I'm getting geared up for some chickens and would like to raise BSF larvae from veggies scraps plus entrails of slaughtered animals, which I am currently just burying in zone 4/5. My concern is whether there are wild populations of BSF to lay eggs for me. I'm in south-central Washington state - Benton County. USDA plant hardiness zone 7a. Relative humidity 5-20 in the summer. Anyone found BSF in a similar climate?
I am in zone 7a in Richmond, VA. I admit we get more rain than you must there. Our annual total is about 30 inches.
Black soldier flies are the bane of my vermiculture beds and my composting. Red wigglers are no friend of BSF it seems. I put a cantaloupe rind strip in the bin and in a few days it is laden with so many larvae that no worms are near.
I suppose if my county would allow chickens in a residential neighborhood I would not dislike them so much. I wish I could sent them all to you!!!
Revisiting Eden... A creationist considering the earth, and the little spot I own.
I am in a very similar climate as You and Dan, but with even a little more Moisture, so bsf show up readily. I looked up pasco to compare stats here and it looks similar enough to my untrained eye.
Also Washington is considered part of bsf range from what I see on a few maps, so I bet they will show up if you set up the conditions.
Hey Izzy, I was talking about the map seen on this link to bug guide .net. it shows them in July and August for Washington but I am on a mobile device so I cannot hover over the black box to see how many photos were submitted. Those sightings very well could be from the western part of the state I am not sure.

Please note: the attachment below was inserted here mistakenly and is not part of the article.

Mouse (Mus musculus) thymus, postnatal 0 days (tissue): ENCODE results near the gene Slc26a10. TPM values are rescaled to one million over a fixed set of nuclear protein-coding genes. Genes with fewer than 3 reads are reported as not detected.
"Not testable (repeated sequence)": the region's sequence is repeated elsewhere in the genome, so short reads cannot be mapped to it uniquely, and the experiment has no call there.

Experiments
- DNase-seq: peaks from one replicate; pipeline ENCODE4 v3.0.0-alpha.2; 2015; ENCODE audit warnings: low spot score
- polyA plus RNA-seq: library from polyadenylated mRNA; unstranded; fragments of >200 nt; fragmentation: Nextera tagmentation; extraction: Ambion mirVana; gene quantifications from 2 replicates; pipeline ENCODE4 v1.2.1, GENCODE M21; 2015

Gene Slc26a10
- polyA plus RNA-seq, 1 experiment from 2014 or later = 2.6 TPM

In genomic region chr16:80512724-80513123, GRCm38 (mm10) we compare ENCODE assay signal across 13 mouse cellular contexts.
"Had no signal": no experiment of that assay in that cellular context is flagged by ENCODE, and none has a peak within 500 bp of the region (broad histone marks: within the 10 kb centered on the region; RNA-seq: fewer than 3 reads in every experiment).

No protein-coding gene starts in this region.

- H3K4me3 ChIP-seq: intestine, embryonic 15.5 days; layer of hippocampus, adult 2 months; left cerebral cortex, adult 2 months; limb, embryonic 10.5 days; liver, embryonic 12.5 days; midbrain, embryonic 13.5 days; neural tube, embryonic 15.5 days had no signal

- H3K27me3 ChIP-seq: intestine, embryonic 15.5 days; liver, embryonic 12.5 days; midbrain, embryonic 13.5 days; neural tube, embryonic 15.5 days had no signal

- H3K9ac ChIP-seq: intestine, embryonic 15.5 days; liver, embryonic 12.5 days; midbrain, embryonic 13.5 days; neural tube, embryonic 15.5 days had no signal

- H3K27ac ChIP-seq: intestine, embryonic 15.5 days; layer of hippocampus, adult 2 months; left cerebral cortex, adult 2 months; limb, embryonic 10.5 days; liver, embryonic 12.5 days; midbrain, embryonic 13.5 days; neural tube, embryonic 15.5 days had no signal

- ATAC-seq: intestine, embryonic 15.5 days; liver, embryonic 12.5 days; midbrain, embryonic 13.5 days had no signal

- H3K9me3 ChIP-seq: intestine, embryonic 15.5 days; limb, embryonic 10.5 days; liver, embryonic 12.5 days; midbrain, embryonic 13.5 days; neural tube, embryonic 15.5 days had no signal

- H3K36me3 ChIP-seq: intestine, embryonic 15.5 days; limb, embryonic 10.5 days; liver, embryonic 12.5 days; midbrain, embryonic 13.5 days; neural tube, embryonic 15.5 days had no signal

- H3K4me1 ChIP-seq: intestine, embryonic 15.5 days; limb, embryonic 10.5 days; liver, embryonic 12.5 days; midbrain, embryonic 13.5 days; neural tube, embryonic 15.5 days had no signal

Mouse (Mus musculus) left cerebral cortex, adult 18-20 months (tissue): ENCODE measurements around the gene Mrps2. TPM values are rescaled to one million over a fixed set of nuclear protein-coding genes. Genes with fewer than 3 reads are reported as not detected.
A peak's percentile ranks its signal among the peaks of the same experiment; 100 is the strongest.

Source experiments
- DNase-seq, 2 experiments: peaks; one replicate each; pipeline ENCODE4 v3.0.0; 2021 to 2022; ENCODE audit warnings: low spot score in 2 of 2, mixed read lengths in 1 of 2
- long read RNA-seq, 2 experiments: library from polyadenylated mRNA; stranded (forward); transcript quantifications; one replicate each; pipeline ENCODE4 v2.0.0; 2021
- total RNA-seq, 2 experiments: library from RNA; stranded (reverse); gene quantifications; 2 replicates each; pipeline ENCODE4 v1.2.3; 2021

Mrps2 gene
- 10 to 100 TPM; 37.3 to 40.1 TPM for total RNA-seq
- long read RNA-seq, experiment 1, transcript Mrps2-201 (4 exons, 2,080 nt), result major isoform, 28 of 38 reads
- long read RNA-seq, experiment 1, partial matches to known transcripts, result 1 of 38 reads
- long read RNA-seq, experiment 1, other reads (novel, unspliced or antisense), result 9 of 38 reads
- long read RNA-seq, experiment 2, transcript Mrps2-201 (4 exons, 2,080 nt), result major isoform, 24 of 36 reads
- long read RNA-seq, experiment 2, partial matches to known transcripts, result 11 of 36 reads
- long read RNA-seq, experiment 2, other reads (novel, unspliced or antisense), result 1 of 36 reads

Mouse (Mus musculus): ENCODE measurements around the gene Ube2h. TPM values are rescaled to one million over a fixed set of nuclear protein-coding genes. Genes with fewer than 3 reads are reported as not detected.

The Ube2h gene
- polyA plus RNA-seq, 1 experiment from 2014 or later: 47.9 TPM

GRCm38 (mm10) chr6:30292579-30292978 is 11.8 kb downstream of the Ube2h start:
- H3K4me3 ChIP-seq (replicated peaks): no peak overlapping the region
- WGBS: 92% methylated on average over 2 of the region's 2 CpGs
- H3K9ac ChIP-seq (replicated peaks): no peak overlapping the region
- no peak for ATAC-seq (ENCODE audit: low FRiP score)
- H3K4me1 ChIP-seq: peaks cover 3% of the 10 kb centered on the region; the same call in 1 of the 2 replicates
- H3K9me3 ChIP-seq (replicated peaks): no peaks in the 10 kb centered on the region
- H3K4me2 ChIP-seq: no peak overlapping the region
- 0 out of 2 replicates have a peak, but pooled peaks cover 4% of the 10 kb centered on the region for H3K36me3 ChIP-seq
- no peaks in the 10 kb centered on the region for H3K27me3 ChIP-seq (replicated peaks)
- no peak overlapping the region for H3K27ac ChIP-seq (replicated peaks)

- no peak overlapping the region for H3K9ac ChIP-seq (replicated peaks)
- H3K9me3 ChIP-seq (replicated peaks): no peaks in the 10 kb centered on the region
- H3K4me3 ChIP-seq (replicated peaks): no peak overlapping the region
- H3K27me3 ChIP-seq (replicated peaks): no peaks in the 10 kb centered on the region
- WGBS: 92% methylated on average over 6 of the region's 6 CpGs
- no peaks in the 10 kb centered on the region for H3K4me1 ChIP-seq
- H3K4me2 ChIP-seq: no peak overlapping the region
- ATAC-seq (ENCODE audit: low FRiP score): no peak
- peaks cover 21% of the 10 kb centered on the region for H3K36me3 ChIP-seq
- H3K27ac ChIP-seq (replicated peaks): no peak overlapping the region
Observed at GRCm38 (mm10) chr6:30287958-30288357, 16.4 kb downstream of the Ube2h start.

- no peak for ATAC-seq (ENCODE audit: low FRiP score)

Thanks, hadn't seen that one. There are only 3 photos for each month. I'm guessing they were west of the cascades. I think I will do a little baiting this summer and see how it goes, but I think BSFL won't be a staple for the chooks...
Have you considered getting some larvae from the west and bringing it to your place? As long as the bin stayed moist they would be okay I would think. When winter comes you could even find a way to overwinter them in order to keep your population going season to season. This is slightly more work than it is for us in wet areas but still could be worth it.
Yeah, that's a possibility. I just don't like the idea of my piles being the only food source for them miles around. I might be able to overwinter that way, but it would be much better to have a wild, self-reliant population that I support. Being the only food source seems like a pretty instable position.
Izzy Bickford wrote:I'm getting geared up for some chickens and would like to raise BSF larvae from veggies scraps plus entrails of slaughtered animals, which I am currently just burying in zone 4/5. My concern is whether there are wild populations of BSF to lay eggs for me. I'm in south-central Washington state - Benton County. USDA plant hardiness zone 7a. Relative humidity 5-20 in the summer. Anyone found BSF in a similar climate?
I did some trekking at the poluse falls( still in desert region) park and it seems like we get the green soldier fly which favors marsh lands or streams for laying their eggs in while the pupa depends on things like algae and the adults depend on the nectar of short throat wild flowers, I would like to assume that there are some in your area or in a small sanctuary for them that has not been killed off because of herbicides of insecticides.
a way to attract other varieties of soldier fly that are similar to the bsf would be to introduce wild flowers like catnip or desert yarrow so that the adults keep coming back for nectar and can find the food scraps for their larva to live off of, so your gonna have to be inventive if you want to attract these flies.